Continuing Controversy In New York City and around the country, the controversy surrounding sex education and condom availablity programs for teenagers in public high schools continues. Few educators would argue that schools should not be involved in teaching about values. School is for learning and education not about telling kids about sex. Parents or other knowledge-able individuals should be assigned to monitor each school district. It would also be good to have other forms of contraception available and provide an actual sex education class which would be taught by a non-judging, well-educated teacher. Another website, examined a study in New York that compared the sexual activity and condom use of New York students in a high school where condoms were available and Chicago students in a high school where they were not available. I agree with your argument though because handing out condoms promote teenagers to have safe sex.
There are three main controversial approaches to reducing rates of sexually transmitted diseases and unintended pregnancy among North American teenagers: abstinence-only programs, safer sex education, and making condoms available in schools. Those that are against distributing condoms, say that giving them out will encourage early sexual activity and promote the idea that premarital sex is okay. Just as in Falmouth, the Philadelphia condom program was initiated only after multiple public hearings. One episode that remains vivid in my memory dealt with sex education. Beilul Tesfai July 21, 2010 at 2:46 am I completely agree with your view on this issue.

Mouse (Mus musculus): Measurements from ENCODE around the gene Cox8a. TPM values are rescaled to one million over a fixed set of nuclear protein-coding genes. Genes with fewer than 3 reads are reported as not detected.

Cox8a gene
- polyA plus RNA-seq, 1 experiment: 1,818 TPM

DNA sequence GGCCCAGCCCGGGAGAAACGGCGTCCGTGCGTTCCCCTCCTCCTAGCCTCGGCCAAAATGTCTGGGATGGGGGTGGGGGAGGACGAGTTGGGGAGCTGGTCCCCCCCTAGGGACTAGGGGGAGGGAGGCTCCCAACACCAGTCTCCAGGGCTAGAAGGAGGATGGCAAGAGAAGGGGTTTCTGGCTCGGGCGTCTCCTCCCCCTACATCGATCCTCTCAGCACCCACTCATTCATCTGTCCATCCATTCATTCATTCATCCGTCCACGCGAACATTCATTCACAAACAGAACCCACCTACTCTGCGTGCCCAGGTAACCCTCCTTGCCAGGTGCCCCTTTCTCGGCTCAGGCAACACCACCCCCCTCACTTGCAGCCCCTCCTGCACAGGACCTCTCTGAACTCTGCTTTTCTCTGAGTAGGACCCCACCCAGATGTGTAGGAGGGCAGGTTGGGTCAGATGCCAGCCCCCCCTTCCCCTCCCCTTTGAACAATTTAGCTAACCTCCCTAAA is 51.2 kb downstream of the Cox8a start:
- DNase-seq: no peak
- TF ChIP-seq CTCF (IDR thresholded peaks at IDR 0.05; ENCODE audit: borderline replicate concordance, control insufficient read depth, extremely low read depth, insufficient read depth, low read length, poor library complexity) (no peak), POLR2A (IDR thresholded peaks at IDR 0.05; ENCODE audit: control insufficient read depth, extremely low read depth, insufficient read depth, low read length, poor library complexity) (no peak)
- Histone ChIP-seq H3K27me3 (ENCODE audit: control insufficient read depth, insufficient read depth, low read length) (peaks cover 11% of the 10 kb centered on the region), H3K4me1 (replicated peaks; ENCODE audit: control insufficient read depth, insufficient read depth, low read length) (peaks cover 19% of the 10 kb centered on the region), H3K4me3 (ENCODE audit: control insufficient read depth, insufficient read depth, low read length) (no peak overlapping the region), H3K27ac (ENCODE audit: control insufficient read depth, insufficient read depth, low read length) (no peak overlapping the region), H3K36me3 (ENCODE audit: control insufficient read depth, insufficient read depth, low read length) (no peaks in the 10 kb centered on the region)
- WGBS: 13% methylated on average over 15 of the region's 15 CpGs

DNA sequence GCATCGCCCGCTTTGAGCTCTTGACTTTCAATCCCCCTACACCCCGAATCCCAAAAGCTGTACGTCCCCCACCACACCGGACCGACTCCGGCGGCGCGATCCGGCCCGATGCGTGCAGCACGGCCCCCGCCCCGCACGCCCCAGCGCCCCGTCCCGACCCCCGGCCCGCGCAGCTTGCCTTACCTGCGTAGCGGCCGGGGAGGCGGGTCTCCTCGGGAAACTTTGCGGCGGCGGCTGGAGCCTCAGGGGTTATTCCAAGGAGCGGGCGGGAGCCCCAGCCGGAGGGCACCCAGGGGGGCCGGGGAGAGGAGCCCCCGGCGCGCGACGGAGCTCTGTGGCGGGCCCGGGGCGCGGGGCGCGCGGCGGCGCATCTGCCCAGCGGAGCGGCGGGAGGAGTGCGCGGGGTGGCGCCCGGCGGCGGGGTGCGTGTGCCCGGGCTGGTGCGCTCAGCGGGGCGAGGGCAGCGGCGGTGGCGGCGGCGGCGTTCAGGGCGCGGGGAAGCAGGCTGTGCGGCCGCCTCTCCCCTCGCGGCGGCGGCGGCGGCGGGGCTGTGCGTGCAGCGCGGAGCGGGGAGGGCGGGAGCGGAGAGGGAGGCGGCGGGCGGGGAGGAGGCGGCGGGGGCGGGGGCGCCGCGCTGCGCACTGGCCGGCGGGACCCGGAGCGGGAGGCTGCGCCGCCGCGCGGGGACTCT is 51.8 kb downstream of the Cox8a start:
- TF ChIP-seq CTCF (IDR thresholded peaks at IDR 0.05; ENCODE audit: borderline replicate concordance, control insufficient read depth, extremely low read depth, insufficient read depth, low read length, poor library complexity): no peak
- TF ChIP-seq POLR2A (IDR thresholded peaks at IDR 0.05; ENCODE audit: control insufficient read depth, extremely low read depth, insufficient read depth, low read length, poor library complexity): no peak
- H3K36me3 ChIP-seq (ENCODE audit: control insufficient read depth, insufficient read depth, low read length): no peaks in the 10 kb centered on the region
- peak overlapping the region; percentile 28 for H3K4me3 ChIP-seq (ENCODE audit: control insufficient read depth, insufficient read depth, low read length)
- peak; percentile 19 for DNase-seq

Making condoms available in schools is not a simple matter, however, and the state of the law on the issue is divided. Easy access to condoms created worse outcomes for students, not better. Their fear is that that supplying students with condoms, especially if unaccompanied by a thoughtful sex education program, may lead students to erroneously conclude that condoms provide 100% protection against all risks of infection or pregnancy. Adolescent sexual activity will be expected, and peer pressure to engage in sexual behavior would increase. It is unfair to judge the results of the diverse range of abstinence-only programs on this one study. I also like how you structured your argument in order to persuade others. Officials in New Hampshire and California declined to take the funding this year.
For example, in New York public high schools, 69% of parents believed students should be able to obtain condoms in schools, but almost half felt they should have the right to keep their children from doing so. Sadly, this excuse is true for most people who use it. It is no coincidence that the states with the most strict abstinence-only sex education policies are also the ones with the most teen pregnancies. Providing condoms at school would be great. The lawsuit was unsuccessful, and the judge pointed out that minors are able to purchase condoms in drugstores and obtain them from free clinics without parental permission. Until then, we should remain cautious about broadly replicating any programs that have not been shown to be effective.